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Efficacy of spinal needle aspiration for epiglottic abscess in 90 patients with acute epiglottitis.

CONCLUSION: Patients with epiglottic abscesses showed more severe symptoms than those with acute epiglottitis and were at increased risk of airway compromise. All 11 patients with epiglottic abscesses underwent spinal needle aspiration; all were cured without severe complications. These findings indicate that spinal needle aspiration is both safe and effective in patients with epiglottic abscesses.

OBJECTIVES: Acute epiglottitis is a disease that may become serious or even fatal because of sudden upper airway obstruction. An epiglottic abscess may result from a coalescent epiglottic infection due to acute epiglottitis or secondary infection of an epiglottic mucocele. There have been few reports comparing acute epiglottitis with epiglottic abscess. We therefore assessed the clinical characteristics of each condition, as well as the efficacy of spinal needle aspiration and drainage of epiglottic abscesses.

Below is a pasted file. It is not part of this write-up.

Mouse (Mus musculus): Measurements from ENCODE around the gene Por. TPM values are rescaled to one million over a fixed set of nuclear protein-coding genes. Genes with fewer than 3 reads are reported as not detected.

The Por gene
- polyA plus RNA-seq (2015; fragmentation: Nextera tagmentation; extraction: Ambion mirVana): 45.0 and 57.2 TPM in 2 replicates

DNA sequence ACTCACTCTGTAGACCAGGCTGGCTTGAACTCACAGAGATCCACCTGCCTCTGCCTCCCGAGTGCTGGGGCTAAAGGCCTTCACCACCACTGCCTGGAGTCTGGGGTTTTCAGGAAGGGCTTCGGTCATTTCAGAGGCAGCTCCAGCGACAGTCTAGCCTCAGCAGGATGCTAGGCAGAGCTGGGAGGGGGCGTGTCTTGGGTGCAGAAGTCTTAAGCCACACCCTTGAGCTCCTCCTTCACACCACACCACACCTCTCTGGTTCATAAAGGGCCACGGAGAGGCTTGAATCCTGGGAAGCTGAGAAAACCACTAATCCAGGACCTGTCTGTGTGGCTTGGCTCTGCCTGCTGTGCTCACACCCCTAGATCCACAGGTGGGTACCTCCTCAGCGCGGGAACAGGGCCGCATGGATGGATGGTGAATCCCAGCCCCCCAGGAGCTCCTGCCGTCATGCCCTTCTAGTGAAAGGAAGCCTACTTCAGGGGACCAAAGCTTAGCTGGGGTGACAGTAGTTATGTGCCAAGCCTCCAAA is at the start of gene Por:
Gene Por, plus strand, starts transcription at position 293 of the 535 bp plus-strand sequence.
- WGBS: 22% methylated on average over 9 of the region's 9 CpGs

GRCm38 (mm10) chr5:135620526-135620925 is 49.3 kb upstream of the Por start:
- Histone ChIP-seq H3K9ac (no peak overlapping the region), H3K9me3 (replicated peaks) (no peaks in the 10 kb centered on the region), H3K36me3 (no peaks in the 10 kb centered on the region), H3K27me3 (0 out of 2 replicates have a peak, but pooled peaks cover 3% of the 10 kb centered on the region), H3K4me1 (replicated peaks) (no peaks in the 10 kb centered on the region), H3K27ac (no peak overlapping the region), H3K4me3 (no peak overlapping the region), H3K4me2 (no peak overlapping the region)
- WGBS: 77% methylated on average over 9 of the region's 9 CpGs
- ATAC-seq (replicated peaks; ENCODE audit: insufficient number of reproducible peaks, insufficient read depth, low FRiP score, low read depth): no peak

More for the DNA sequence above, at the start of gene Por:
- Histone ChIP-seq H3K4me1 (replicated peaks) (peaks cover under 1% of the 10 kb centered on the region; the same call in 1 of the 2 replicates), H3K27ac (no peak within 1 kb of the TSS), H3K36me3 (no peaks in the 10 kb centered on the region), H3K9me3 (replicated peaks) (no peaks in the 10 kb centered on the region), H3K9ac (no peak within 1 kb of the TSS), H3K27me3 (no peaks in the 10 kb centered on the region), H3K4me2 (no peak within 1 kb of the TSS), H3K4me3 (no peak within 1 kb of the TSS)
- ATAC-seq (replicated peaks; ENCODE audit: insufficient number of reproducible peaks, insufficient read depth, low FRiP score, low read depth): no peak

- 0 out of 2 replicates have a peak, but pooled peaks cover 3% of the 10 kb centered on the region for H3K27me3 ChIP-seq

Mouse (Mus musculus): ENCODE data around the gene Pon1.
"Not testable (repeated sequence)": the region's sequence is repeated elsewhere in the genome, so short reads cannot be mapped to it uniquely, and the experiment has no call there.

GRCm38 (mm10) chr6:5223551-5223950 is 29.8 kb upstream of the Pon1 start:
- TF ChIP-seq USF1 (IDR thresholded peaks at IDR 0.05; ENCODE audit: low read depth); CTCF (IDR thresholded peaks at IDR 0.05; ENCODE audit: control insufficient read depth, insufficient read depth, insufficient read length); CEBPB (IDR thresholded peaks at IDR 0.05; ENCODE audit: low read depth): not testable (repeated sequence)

PATIENTS AND METHODS: We retrospectively reviewed the records of 90 hospitalized patients diagnosed with acute epiglottitis and epiglottic abscess by flexible nasopharyngolaryngoscopy between March 2006 and February 2008. All patients were treated with medication; in addition, those with epiglottic abscess underwent spinal needle aspiration.

RESULTS: Of 90 patients, 79 had acute epiglottitis and 11 had epiglottic abscesses. Acute epiglottitis was most common in May (16.5%) and epiglottic abscesses were most common in June (27.3%). The most common symptoms were sore throat (91.1%), dysphagia (38.9%), voice change (33.3%), and dyspnea (16.7%). All patients were treated with antibiotics and steroids. The mean length of hospitalization was 5 days. No patient required a tracheostomy or orotracheal intubation.

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